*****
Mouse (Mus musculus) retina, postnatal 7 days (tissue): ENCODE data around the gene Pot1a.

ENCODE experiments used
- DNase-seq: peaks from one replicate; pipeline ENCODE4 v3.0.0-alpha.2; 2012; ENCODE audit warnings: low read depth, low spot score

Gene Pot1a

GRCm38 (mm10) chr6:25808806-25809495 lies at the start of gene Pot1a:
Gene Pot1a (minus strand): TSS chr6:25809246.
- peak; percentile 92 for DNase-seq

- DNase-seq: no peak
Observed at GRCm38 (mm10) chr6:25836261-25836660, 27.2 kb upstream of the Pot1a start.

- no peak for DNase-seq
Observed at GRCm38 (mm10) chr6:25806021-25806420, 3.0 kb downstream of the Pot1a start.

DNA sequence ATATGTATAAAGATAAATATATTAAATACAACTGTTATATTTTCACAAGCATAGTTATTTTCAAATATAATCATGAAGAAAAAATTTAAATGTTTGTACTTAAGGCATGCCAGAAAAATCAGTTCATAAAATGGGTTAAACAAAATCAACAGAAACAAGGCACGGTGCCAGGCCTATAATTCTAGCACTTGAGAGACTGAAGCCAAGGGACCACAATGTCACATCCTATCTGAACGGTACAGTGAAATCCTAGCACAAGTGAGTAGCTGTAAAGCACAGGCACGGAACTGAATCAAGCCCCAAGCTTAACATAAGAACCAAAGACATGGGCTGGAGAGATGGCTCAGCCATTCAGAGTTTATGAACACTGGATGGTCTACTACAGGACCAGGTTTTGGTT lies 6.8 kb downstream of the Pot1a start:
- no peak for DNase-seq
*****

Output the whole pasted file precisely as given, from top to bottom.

Mouse (Mus musculus) retina, postnatal 7 days (tissue): ENCODE data around the gene Pot1a.

ENCODE experiments used
- DNase-seq: peaks from one replicate; pipeline ENCODE4 v3.0.0-alpha.2; 2012; ENCODE audit warnings: low read depth, low spot score

Gene Pot1a

GRCm38 (mm10) chr6:25808806-25809495 lies at the start of gene Pot1a:
Gene Pot1a (minus strand): TSS chr6:25809246.
- peak; percentile 92 for DNase-seq

- DNase-seq: no peak
Observed at GRCm38 (mm10) chr6:25836261-25836660, 27.2 kb upstream of the Pot1a start.

- no peak for DNase-seq
Observed at GRCm38 (mm10) chr6:25806021-25806420, 3.0 kb downstream of the Pot1a start.

DNA sequence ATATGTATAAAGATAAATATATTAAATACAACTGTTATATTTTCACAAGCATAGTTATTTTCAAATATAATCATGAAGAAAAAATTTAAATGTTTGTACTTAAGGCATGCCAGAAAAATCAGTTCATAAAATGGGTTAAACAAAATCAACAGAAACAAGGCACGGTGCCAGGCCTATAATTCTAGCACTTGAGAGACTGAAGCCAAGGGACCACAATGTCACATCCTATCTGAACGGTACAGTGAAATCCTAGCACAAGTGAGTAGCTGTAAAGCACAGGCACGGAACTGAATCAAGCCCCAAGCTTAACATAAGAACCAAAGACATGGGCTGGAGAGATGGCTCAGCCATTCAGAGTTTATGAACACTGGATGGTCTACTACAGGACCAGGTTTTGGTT lies 6.8 kb downstream of the Pot1a start:
- no peak for DNase-seq